Time Out (L’Emploi Du Temps) is an important labor film because it is truly about work — about how work and the absence of work define people in the post-industrial world.
Unlike Human Resources, Laurent Cantet’s first feature film, which dealt with the conflicting values of a production worker and his manager son in a unionized manufacturing plant, Time Out looks at intergenerational values within the bourgeoisie — a world, Cantet notes, of bureaucrats and administrators: “Vincent,” the protagonist, “didn’t struggle for his place in society. It was given to him because of his milieu. And so he had the continual feeling of being a usurper.”
The story of Time Out is fairly straightforward: Vincent is fired from his job as a consultant and rather than tell his family he pretends to have been promoted to a better job in Switzerland. He spends his time driving around, visiting office buildings where he pretends or imagines he might work. Much of the film is seen from his car: “When I first started working,” he recalls, “driving was my favorite part. The only thing I liked about the job was driving.” Vincent supports his invented life with money given him by friends, colleagues and family to invest; when he can’t repay them, he joins a smuggling operation before returning to the management world.
What is not straightforward is Vincent’s ambivalent values, his uncertain motivation, his ambiguous behavior. Not since Chaplin’s film, Monsieur Verdoux, have we seen such a chilling “meditation on double identity,” as Cantet refers to his film. To some extent Time Out’s double identity theme is based on the story of an actual person, Jean-Claude Romand, who passed himself off for 18 years as a medical researcher for the World Health Organization in Geneva and then murdered his family when the imposture was discovered.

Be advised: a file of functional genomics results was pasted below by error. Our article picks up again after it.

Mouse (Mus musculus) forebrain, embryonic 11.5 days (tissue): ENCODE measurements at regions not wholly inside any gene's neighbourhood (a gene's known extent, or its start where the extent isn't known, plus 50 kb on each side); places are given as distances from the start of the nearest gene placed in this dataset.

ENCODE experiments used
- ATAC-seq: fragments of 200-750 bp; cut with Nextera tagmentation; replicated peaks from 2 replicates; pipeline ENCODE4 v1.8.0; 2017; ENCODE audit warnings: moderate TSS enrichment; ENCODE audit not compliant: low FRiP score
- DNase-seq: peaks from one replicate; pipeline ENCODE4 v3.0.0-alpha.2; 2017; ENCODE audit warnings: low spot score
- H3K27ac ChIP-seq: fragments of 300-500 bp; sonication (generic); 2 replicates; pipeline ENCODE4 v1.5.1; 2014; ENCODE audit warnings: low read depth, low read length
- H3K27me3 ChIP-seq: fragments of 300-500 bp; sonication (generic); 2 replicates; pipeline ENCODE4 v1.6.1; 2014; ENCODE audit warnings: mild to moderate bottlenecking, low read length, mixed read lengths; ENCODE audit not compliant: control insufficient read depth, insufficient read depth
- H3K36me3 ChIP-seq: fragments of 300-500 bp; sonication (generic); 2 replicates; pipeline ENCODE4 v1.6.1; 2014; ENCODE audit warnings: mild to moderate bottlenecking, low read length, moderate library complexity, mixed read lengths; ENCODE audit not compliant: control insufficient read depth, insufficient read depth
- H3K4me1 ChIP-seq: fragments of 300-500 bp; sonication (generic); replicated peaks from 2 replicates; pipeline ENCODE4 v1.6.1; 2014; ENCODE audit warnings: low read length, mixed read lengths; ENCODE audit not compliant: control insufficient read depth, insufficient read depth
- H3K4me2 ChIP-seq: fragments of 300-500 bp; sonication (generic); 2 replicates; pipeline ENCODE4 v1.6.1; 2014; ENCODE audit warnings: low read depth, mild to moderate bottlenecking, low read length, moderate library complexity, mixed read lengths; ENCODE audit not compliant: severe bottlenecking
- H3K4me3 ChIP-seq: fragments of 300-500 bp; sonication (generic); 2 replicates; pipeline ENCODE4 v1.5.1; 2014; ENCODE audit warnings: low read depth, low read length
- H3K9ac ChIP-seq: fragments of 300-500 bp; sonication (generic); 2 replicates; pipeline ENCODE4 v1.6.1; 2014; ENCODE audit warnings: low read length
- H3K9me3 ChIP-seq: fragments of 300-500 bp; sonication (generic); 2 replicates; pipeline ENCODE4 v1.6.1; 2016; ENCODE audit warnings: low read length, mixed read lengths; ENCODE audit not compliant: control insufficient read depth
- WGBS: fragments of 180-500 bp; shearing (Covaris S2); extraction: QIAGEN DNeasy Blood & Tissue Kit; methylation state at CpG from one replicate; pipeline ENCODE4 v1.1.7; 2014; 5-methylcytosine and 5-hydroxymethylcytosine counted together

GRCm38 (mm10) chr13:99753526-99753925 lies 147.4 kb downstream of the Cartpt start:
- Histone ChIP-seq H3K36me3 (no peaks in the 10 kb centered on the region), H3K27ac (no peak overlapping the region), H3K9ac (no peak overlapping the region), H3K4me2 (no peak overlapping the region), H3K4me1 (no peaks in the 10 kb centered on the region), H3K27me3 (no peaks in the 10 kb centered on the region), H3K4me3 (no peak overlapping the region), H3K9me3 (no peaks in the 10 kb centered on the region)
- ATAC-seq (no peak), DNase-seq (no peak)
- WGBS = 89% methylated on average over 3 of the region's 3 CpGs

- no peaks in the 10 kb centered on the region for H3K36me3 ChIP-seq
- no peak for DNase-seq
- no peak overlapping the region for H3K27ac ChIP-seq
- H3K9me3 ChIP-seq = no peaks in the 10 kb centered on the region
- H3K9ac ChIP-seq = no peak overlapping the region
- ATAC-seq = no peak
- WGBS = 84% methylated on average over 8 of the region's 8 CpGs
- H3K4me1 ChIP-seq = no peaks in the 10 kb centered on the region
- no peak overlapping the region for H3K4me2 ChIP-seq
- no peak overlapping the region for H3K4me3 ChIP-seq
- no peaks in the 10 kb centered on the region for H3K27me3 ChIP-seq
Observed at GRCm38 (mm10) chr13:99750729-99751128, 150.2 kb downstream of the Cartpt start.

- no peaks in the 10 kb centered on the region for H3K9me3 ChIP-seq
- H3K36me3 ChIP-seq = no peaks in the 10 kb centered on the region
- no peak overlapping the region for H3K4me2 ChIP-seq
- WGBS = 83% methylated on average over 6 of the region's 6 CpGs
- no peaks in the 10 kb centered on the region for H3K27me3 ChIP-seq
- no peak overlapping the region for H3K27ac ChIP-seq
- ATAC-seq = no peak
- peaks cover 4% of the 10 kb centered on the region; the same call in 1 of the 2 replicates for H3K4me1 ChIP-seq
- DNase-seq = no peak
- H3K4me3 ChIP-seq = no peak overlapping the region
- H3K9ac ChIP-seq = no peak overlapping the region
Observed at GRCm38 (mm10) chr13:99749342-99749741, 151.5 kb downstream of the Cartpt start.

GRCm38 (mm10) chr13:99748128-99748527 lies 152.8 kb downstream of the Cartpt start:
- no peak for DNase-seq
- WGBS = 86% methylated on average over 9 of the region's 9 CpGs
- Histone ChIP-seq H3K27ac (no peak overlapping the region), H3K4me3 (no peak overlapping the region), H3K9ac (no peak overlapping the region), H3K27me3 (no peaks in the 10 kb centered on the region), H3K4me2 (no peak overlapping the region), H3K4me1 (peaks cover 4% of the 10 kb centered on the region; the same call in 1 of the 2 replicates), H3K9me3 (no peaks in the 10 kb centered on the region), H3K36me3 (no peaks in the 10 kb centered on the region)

What this story means to you, how you interpret it, will probably depend on your attitude toward the work ethic. “A religion of work surrounds us,” says Cantet. “We’re all devoured by this idea that being out of work is somehow shameful. Vincent lies not only because he’s ashamed of being idle, but also because he wants to stay that way.” If you accept (“believe in,” to use religious terminology) the work ethic; if you hold that having work, earning a living, eating your bread by the sweat of your brow is a moral imperative, an injunction dating perhaps to the expulsion from Eden, then you may see Time Out as a parable about the loss of self-worth that can accompany the loss of work. You may empathize with Vincent, projecting the sense of shame you believe he should appropriately feel, the sense of shame you believe you might feel in such circumstances.
To the extent that you question or reject the work ethic you are likely to see Time Out as a critique of post-industrial work: labor that produces not such necessities as food, clothing or shelter, nor even material commodities, but rather consists largely in the production and exchange of ideas, information, plans, schemes, projects. “I tried to show [Vincent] as a ghost,” Cantet says, “moving through an unreal world of distant sounds and glass partitions … an abstract architecture that is the physical embodiment of the immaterial labor taking place within it.” Vincent’s inability or refusal to commit to such “immaterial labor” can thus be construed as resistence, reminscent of Biff Loman’s outcry in Arthur Miller’s Death of A Salesman — a play about the loss of work:
I stopped in the middle of that building and I saw — the sky. I saw the things I love in this world. The work and the food and the time to sit and smoke. And I… said to myself… why am I trying to become what I don’t want to be? What am I doing in an office, making a contemptuous, begging fool of myself, when all I want is out there, waiting for me the minute I say I know who I am.
Why can’t I say that, Willy?
The depth of Vincent’s characterization and the strength of Time Out lie in the film’s ambiguity: it can be read from either perspective on the work ethic and a viewer may experience it from both points of view at the same moment.
Cantet’s own view is that work based on the sale of labor in units of time must be replaced with plans to redistribute social wealth. “Why should income necessarily be linked to labor?” he asks. “Society generates a lot of money. Just by recycling the money spent on social services, everyone could be paid for living. My film is also a plea for that idea.” Such views have a long tradition in France, in the work of economic philosopher Andre Gorz and others, and finding classic expression in Paul LaFargue’s refutation of the work ethic, The Right to Be Lazy, in which he notes that “Jehovah the bearded and angry god, gave his followers the supreme example of ideal laziness: after six days of work, he rests for all eternity.”
This introduction was presented by Jon Garlock at a screening of Time Out on 22 October 2005.